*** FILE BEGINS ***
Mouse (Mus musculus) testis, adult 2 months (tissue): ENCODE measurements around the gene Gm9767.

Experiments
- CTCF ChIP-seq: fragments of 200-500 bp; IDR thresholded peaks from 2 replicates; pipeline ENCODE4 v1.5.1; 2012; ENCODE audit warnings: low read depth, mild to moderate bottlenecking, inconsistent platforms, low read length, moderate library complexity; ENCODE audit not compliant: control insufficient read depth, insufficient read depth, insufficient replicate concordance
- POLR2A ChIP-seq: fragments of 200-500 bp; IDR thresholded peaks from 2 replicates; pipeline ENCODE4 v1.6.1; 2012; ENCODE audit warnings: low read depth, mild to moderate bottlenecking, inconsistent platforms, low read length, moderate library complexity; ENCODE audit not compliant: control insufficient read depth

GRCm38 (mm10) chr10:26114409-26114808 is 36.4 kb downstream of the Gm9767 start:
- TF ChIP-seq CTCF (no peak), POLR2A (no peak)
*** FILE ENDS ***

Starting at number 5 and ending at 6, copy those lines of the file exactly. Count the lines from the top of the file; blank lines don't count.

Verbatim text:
GRCm38 (mm10) chr10:26114409-26114808 is 36.4 kb downstream of the Gm9767 start:
- TF ChIP-seq CTCF (no peak), POLR2A (no peak)